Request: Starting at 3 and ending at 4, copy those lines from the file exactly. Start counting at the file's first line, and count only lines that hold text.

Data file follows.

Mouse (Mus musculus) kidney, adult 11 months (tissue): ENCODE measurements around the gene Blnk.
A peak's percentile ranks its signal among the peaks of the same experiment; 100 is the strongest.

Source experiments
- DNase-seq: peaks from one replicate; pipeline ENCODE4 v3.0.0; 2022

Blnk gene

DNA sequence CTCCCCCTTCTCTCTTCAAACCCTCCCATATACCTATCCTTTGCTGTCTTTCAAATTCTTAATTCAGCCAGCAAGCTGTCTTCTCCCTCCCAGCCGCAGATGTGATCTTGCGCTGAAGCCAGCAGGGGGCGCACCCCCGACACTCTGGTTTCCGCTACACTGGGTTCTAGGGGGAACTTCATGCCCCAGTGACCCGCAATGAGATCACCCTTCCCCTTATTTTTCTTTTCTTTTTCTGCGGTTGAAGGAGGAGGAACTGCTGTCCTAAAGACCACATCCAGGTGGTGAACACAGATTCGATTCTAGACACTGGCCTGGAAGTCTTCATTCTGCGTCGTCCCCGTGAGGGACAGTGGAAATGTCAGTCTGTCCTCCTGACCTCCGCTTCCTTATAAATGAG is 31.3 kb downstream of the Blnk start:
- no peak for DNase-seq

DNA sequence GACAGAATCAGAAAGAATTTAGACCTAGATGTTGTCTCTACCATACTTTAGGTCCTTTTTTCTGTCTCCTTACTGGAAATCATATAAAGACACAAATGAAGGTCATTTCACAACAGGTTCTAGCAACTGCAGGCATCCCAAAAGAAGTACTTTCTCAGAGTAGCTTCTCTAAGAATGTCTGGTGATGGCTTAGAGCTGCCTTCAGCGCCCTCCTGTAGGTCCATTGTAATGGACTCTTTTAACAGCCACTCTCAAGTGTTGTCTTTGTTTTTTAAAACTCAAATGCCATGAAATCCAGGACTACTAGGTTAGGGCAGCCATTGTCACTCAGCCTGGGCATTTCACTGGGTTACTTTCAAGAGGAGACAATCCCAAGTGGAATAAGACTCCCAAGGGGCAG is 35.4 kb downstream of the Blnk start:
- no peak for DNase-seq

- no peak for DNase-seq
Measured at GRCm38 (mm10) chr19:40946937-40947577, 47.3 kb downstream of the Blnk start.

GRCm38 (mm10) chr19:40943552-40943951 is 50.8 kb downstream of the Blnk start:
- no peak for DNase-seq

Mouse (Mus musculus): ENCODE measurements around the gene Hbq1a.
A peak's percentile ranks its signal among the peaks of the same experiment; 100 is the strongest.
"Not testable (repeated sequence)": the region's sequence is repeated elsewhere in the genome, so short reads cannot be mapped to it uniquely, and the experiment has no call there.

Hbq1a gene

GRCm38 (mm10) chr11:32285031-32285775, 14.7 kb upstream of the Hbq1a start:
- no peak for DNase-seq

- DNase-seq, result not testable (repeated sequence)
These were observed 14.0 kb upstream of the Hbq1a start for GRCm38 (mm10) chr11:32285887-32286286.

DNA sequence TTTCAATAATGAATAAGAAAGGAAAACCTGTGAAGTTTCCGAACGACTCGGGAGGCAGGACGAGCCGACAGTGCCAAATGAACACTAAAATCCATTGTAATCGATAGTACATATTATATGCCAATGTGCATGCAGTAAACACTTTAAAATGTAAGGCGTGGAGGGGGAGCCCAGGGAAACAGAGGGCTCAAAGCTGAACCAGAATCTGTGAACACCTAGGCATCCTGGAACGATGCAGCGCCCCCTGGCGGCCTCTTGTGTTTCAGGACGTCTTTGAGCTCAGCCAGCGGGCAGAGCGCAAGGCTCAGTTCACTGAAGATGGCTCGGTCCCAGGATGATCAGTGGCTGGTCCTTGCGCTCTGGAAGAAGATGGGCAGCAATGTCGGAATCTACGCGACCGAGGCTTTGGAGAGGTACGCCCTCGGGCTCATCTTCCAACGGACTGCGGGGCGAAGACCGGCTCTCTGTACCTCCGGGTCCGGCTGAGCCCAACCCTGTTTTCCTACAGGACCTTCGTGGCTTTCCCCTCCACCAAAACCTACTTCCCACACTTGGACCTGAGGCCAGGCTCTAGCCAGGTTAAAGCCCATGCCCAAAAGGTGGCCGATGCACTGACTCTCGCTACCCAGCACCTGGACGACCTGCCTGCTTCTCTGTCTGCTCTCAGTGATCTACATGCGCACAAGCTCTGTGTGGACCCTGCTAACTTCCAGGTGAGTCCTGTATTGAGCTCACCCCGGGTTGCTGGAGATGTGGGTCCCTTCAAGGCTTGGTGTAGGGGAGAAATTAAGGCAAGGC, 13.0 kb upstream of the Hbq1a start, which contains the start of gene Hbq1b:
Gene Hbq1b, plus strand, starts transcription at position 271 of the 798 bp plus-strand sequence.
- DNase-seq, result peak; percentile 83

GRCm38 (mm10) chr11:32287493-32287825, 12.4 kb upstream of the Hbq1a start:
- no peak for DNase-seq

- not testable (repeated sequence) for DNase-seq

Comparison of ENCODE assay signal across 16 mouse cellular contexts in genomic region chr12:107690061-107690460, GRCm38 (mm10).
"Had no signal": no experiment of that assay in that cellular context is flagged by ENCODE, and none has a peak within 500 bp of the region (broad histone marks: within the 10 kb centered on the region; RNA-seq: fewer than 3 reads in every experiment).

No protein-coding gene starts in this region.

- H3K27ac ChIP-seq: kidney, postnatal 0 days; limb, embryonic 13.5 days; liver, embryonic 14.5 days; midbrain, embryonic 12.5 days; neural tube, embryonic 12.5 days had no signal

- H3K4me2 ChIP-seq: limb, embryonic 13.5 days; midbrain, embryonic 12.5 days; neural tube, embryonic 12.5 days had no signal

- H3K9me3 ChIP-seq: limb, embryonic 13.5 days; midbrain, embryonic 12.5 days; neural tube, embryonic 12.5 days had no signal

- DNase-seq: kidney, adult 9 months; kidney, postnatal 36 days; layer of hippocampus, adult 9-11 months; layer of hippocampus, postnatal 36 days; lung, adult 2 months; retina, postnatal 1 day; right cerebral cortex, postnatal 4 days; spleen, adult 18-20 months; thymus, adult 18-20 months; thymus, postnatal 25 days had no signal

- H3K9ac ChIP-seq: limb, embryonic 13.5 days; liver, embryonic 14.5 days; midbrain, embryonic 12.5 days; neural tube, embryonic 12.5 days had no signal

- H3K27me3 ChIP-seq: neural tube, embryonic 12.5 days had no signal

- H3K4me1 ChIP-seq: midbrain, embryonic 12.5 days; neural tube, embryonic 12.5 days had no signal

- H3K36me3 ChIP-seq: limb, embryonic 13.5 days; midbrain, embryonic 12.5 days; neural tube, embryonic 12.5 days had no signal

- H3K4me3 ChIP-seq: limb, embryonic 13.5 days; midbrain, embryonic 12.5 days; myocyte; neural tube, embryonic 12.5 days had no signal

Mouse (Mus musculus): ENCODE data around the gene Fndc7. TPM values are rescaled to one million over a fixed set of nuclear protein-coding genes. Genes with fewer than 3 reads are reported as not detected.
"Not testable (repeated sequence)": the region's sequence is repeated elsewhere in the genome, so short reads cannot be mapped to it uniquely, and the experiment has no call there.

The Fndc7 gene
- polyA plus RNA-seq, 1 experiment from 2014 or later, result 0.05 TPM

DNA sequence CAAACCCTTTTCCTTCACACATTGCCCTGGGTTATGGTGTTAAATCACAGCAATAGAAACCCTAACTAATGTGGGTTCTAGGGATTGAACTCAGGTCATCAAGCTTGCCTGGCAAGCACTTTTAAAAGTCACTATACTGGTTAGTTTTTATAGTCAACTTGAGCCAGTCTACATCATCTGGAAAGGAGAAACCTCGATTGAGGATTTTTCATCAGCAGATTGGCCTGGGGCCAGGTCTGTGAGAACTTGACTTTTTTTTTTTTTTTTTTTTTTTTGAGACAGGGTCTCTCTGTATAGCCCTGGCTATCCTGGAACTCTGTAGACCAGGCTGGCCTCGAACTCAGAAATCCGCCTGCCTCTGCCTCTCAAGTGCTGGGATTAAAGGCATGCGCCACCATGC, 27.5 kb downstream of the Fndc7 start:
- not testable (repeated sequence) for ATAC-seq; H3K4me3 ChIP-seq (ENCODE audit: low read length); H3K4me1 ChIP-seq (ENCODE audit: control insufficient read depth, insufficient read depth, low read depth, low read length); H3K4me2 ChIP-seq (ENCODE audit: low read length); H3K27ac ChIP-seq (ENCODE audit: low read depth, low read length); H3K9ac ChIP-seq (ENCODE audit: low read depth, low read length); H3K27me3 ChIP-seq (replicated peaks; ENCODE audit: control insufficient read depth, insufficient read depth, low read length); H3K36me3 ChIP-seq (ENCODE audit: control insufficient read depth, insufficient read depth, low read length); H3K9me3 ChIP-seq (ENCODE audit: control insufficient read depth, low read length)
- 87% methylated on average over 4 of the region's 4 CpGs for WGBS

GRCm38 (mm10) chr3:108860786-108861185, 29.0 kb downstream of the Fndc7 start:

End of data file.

Source experiments
- DNase-seq: peaks from one replicate; pipeline ENCODE4 v3.0.0; 2022